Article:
The Pacific, even just the eastern portion, is a big ocean. These are long swims! California has over 800 miles of shoreline. How do they find their way back to their rookery beach? Research has shed light on this question. Apparently they sometimes use landmarks visible when they surface ala “oh, there’s Big Sur just off the port side”. But during dives they spiral downward in a way that could easily disorient them. They may also be far out to sea where landmarks are not available. Thus scientists think they may also be using the earth’s geomagnetic field as do many birds. Others research has suggested that they have a mental map of their migration route and follow this course yearly. But how does an animal form a “mental map” in a vast, liquid environment without landmarks? We may never totally understand how they are accomplishing their amazing navigational feats.
Northern elephant seals fast while on their home beach and may lose forty percent of their body weight. When they go to sea they travel and forage for food twenty-four hours per day. They occasionally drift and sleep briefly on their way up from a dive. The prey of elephant seals includes fish, squid, skates, rays, hagfishes, and octopuses which are taken with a grab and swallow technique.
In order to reach such prey, the elephant seals make dives of 500 to 3,000 feet depth. Males often feed from the ocean bottom while females prey upon their food in the open ocean. The record dive depth for a northern elephant seal is 5,788 feet. This is thought to be deeper than the maximum depth achieved by nuclear submarines with their reinforced, steel hulls. How does an animal made of soft tissues withstand the pressure at these depths? This is an astounding capability for a living creature. The deepest free dive for a human, by the way, is less than a thousand feet.
And there is also this to consider. The water into which they dive is really, really cold. At 3,000 feet it is about 40F. Humans finding themselves submerged in water this temperature face exhaustion or unconsciousness within a half hour. The seal’s secret? Elephant seals are protected by a blanket of fat (blubber) the thickness of a loaf of bread. In times past, this was also a liability because it led to their being hunted nearly to extinction by human, in the same manner as whales. Though today protected from hunting, their blubbery insulation is still the target of a very interesting predator – the cookie cutter shark. These small sharks locate the seals, bite into their skin/blubber, and with a spinning motion pull out a nice plug of fat for their meal. Observing the elephant seals on the beach at Piedras Blancas, it was common to see their skin marred by the scars of a cookie cutter shark bite. More serious threats to the elephant seals are killer whales and great white sharks. Occasionally one will see a seal bearing a large shark bite mark; the sign of a narrow escape from death.
I also find myself astounded by elephant seal predatory behavior because of the way light penetrates the sea water. Below about 600 feet depth, there is not enough light for phytoplankton to carry out photosynthesis. Below 3,000 feet there is no light; the sea is as dark as a cave. And yet they dive to these depths and beyond. Elephant seals have highly light-sensitive eyes, said to be ten times as receptive as ours. This allows them to see any dim, bioluminescent glow given off by their prey even in the darkest depths. When eyesight isn’t an option, they can use their vibrissae (whiskers) to sense the vibrations in the water produced by the movements of their prey. During dives and surfacing, the vibrissae are held back against the face. At depths, while hunting, they are fanned out to better detect any movement of the water molecules. How is this possible? Could I grow my beard and, with closed eyes, hope to detect the passing of a swallow using only the hair of my face? Even though I have learned these research-derived facts about elephant seals, their behavior still seems miraculous. Finding food in the pitch black ocean depths seems an unintelligible, mystical power to me. The cold, the blackness, the vast volume of water to be searched; how amazing their adaptations and survival skills are.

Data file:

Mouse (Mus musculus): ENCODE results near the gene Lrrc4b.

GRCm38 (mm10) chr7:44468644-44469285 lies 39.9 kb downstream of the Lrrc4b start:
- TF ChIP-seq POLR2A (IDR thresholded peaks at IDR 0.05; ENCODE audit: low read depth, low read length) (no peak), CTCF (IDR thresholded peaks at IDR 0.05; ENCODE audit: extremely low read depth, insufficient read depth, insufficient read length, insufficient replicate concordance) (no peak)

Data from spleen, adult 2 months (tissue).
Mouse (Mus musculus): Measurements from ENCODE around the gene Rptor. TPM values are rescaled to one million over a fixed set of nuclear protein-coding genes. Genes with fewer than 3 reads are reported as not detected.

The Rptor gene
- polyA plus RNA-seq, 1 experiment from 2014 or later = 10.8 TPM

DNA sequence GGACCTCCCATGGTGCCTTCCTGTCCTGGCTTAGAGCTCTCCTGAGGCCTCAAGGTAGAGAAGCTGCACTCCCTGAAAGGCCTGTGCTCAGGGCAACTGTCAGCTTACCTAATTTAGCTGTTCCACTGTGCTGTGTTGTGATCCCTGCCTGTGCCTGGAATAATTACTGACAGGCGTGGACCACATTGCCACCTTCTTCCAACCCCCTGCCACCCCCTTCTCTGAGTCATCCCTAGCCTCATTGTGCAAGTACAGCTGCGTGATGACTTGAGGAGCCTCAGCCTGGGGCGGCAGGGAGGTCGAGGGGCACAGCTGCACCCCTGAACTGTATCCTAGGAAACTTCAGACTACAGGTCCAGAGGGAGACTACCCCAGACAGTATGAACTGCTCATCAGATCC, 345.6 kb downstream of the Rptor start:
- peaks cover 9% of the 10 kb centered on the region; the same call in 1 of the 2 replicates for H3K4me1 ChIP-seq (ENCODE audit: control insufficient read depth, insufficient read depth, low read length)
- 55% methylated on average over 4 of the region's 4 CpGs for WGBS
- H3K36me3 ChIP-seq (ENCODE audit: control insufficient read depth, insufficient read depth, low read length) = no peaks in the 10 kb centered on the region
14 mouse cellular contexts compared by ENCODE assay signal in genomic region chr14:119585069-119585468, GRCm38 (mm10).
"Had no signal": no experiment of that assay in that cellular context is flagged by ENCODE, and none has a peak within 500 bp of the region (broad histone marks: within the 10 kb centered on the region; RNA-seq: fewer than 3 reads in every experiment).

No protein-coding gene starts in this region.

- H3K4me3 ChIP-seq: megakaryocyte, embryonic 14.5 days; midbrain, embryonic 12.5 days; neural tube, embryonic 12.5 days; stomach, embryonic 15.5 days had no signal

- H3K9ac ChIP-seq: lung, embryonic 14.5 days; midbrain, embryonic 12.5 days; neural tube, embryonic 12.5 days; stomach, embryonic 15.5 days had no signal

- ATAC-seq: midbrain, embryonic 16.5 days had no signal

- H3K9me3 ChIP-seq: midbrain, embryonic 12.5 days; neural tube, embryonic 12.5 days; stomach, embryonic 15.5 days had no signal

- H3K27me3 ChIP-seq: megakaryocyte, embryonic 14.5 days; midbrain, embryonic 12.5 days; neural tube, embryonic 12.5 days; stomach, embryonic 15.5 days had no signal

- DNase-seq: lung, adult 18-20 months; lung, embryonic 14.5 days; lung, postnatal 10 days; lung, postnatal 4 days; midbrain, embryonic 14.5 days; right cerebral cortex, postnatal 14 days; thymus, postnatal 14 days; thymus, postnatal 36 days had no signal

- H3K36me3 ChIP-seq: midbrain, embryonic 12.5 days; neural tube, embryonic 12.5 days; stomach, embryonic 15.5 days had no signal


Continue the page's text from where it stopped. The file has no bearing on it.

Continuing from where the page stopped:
Female elephant seals baffle me by their apparent sense of time. They range hundreds, perhaps thousands, of miles out to sea. Yet they have some inner “clock” that tells them it is time to return to their rookery beach. They are already pregnant, having mated several months ago. Upon arrival back at the rookery beach, they will all give birth within a few days. What a precise example of time-management this is. How do they know? I am left to wonder.
And then there are the young and their remarkable instincts. They are born, then nursed by their mother for a few weeks. Eventually she simply abandons them. The pups gather in groups (pods) which are usually higher up on the beach where they can avoid the huge, battling bulls. Finally instinct drives them to the sea where they begin to develop their ability to hold their breath, control blood distribution to their internal organs (aka the dive reflex), strengthen their muscles, and find food. And then one day, one by one, they go to sea. They will not return to the beach for several months. It is easy to say, “oh this is all just instinctive behavior.” But I don’t know what that means. What does an instinct look like at the molecular level, the neurological level? It is yet another mystery I must ponder.
Yes, there is plenty to hold one captivated while gazing upon these massive, marine mammals lounging there upon the sands of Piedras Blancas. As I turned to go, more of Henry Beston’s observations of the animal kingdom came to mind. This time I associated them with the elephant seal. Said he: In a world older and more complete than ours, they move finished and complete, gifted with extensions of the senses we have lost or never attained, living by voices we shall never hear.